By: Ashley Gainer
Have you ever spent a long, active day in a new pair of shoes and felt, by the end of the day, like there was a big, sore lump on the sole of your foot? Or maybe you woke up one morning and felt a sharp pain on the bottom of your heel, but it went away after walking around for a few minutes. If so, you are not alone! These are two of the common manifestations of plantar fasciitis, a problem that afflicts an estimated 2 million Americans every year.
Plantar fasciitis, the medical term for inflammation of the plantar fascia (the ligament that runs along the bottom of the foot from the heel the toes), is something that about 10% of people face at some point, and the good news is that for most of us, keeping plantar fasciitis away is a simple task. Orthotic inserts help a great number of people by supporting the arch and reducing strain, and there are also a few stretches you can do first thing in the morning that will make the plantar fascia more limber and strengthen the muscles in the arch of the foot – things that will reduce the strain that leads to plantar fasciitis.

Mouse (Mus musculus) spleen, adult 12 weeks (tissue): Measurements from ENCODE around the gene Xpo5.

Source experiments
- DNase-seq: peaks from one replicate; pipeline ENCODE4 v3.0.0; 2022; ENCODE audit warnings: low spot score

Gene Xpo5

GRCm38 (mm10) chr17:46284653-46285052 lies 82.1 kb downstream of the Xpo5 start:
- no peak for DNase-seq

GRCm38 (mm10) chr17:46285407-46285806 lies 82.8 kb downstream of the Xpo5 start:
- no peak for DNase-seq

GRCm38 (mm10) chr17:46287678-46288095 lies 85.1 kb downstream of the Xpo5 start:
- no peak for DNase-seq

Plantar Fasciitis Stretches
Do any or all of these while sitting up, feet hanging over the side of the bed. Note: These stretches, if done properly, should not create pain. Use your best judgment and talk to your doctor if any of these is truly painful.
1. Flex each foot ten times.
2. Grab the big toe and stretch it up and back toward the ankle, holding the stretch for at least 15 seconds. Repeat 2-4 times on each side.
3. Fold a towel in half, and place the ball of your foot in the fold. Hold the two ends of the towel, straighten your leg in front of you, and pull toward you, using the towel like a resistance band to stretch the bottom of the foot.
Ashley Gainer is one of the millions of people who have dealt with plantar fasciitis pain, a group that also includes several members of her family. After years of dealing with foot pain of varying causes and degrees, the family founded InsolesandBeyond.com, an online retailer of orthotic shoe inserts. Whether you need insoles for plantar fasciitis, arch supports for high or low arches, or insoles for running shoes, boots, dress shoes, or everyday footwear, you can find relief at InsolesandBeyond.com.
*Photo Credit: http://pixabay.com/en/girl-at-night-running-cloud-162474/*